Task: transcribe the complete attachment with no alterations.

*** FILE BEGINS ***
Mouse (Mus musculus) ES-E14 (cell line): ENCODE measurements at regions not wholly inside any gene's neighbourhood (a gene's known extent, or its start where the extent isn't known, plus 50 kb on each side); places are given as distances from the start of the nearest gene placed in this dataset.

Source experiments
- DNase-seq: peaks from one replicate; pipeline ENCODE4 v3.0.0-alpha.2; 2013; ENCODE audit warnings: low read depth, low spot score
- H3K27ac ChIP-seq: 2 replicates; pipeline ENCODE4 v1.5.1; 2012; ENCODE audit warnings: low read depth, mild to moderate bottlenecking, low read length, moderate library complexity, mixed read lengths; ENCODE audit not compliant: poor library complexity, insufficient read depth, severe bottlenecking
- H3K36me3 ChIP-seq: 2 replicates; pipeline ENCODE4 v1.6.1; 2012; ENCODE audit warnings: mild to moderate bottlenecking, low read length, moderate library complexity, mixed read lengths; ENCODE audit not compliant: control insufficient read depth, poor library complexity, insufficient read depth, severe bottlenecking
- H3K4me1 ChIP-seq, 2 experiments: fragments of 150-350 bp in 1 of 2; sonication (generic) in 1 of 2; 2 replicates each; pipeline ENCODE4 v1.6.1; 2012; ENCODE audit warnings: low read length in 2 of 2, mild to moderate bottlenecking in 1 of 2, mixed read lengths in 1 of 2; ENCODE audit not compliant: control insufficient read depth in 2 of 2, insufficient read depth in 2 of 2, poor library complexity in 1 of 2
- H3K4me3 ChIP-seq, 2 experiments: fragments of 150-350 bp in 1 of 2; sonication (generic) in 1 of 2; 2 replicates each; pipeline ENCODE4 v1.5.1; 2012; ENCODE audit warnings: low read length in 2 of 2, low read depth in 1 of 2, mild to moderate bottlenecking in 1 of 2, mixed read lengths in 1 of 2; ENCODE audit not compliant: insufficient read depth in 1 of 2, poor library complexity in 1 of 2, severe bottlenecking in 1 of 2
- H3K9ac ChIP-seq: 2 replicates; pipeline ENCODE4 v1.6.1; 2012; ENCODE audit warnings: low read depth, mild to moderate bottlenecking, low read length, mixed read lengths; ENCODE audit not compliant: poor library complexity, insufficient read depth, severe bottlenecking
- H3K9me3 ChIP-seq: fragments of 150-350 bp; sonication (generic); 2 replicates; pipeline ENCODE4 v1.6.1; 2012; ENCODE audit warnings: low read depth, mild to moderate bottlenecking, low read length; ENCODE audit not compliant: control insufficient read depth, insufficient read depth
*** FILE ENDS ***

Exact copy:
Mouse (Mus musculus) ES-E14 (cell line): ENCODE measurements at regions not wholly inside any gene's neighbourhood (a gene's known extent, or its start where the extent isn't known, plus 50 kb on each side); places are given as distances from the start of the nearest gene placed in this dataset.

Source experiments
- DNase-seq: peaks from one replicate; pipeline ENCODE4 v3.0.0-alpha.2; 2013; ENCODE audit warnings: low read depth, low spot score
- H3K27ac ChIP-seq: 2 replicates; pipeline ENCODE4 v1.5.1; 2012; ENCODE audit warnings: low read depth, mild to moderate bottlenecking, low read length, moderate library complexity, mixed read lengths; ENCODE audit not compliant: poor library complexity, insufficient read depth, severe bottlenecking
- H3K36me3 ChIP-seq: 2 replicates; pipeline ENCODE4 v1.6.1; 2012; ENCODE audit warnings: mild to moderate bottlenecking, low read length, moderate library complexity, mixed read lengths; ENCODE audit not compliant: control insufficient read depth, poor library complexity, insufficient read depth, severe bottlenecking
- H3K4me1 ChIP-seq, 2 experiments: fragments of 150-350 bp in 1 of 2; sonication (generic) in 1 of 2; 2 replicates each; pipeline ENCODE4 v1.6.1; 2012; ENCODE audit warnings: low read length in 2 of 2, mild to moderate bottlenecking in 1 of 2, mixed read lengths in 1 of 2; ENCODE audit not compliant: control insufficient read depth in 2 of 2, insufficient read depth in 2 of 2, poor library complexity in 1 of 2
- H3K4me3 ChIP-seq, 2 experiments: fragments of 150-350 bp in 1 of 2; sonication (generic) in 1 of 2; 2 replicates each; pipeline ENCODE4 v1.5.1; 2012; ENCODE audit warnings: low read length in 2 of 2, low read depth in 1 of 2, mild to moderate bottlenecking in 1 of 2, mixed read lengths in 1 of 2; ENCODE audit not compliant: insufficient read depth in 1 of 2, poor library complexity in 1 of 2, severe bottlenecking in 1 of 2
- H3K9ac ChIP-seq: 2 replicates; pipeline ENCODE4 v1.6.1; 2012; ENCODE audit warnings: low read depth, mild to moderate bottlenecking, low read length, mixed read lengths; ENCODE audit not compliant: poor library complexity, insufficient read depth, severe bottlenecking
- H3K9me3 ChIP-seq: fragments of 150-350 bp; sonication (generic); 2 replicates; pipeline ENCODE4 v1.6.1; 2012; ENCODE audit warnings: low read depth, mild to moderate bottlenecking, low read length; ENCODE audit not compliant: control insufficient read depth, insufficient read depth